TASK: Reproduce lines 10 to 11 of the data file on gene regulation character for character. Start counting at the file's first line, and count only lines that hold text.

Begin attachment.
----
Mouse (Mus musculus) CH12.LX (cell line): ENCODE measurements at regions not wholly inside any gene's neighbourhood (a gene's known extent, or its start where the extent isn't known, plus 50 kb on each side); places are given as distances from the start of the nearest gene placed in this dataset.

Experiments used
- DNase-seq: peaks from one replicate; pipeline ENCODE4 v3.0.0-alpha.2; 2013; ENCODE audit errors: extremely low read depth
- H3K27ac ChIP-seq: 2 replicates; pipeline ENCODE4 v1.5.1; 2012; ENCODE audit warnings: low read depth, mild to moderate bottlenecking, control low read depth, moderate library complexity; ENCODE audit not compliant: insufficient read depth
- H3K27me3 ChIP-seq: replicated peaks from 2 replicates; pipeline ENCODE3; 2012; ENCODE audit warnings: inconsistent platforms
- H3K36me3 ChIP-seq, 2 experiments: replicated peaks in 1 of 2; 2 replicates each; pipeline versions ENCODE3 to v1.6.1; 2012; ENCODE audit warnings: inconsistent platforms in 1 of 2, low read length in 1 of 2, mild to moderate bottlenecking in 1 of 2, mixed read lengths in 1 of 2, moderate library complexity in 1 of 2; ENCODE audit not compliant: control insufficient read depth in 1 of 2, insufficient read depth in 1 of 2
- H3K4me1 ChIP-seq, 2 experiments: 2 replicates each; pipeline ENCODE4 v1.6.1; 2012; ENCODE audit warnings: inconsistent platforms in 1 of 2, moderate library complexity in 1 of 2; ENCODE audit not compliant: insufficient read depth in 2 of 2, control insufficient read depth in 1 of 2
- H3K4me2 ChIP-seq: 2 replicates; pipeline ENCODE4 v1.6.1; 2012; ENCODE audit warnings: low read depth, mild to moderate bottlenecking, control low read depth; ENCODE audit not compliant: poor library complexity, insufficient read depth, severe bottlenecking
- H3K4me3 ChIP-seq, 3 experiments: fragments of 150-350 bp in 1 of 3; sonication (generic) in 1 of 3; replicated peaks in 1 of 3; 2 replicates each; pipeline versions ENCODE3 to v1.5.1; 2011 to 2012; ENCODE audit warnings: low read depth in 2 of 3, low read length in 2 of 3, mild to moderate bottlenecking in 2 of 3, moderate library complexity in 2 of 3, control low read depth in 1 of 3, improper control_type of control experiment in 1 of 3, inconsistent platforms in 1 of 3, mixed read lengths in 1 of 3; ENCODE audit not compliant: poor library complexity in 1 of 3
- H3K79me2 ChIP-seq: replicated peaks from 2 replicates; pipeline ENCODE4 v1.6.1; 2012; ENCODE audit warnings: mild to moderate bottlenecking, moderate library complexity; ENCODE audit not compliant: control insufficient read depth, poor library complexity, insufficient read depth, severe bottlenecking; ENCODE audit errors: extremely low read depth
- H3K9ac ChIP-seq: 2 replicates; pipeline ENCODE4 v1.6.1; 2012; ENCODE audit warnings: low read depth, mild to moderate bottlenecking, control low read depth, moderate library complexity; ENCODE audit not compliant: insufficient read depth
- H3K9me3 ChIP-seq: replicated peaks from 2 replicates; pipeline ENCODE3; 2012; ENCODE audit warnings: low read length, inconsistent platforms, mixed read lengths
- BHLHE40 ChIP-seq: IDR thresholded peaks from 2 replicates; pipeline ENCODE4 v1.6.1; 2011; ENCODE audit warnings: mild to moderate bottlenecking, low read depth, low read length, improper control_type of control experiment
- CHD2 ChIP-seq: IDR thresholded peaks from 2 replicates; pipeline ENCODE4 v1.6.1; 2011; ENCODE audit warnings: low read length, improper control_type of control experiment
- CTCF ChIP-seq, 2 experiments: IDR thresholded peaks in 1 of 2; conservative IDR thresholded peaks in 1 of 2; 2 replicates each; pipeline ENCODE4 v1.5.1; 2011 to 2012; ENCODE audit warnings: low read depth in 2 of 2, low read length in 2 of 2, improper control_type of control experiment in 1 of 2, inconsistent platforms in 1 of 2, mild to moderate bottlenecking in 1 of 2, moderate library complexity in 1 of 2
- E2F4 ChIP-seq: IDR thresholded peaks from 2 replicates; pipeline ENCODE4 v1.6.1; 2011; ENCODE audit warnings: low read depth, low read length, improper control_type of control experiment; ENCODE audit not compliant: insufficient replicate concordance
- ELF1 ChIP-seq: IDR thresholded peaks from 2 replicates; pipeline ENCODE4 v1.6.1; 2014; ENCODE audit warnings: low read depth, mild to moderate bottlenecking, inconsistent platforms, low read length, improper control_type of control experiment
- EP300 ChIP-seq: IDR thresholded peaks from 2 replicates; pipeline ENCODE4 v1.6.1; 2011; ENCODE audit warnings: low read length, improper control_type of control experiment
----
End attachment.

- H3K79me2 ChIP-seq: replicated peaks from 2 replicates; pipeline ENCODE4 v1.6.1; 2012; ENCODE audit warnings: mild to moderate bottlenecking, moderate library complexity; ENCODE audit not compliant: control insufficient read depth, poor library complexity, insufficient read depth, severe bottlenecking; ENCODE audit errors: extremely low read depth
- H3K9ac ChIP-seq: 2 replicates; pipeline ENCODE4 v1.6.1; 2012; ENCODE audit warnings: low read depth, mild to moderate bottlenecking, control low read depth, moderate library complexity; ENCODE audit not compliant: insufficient read depth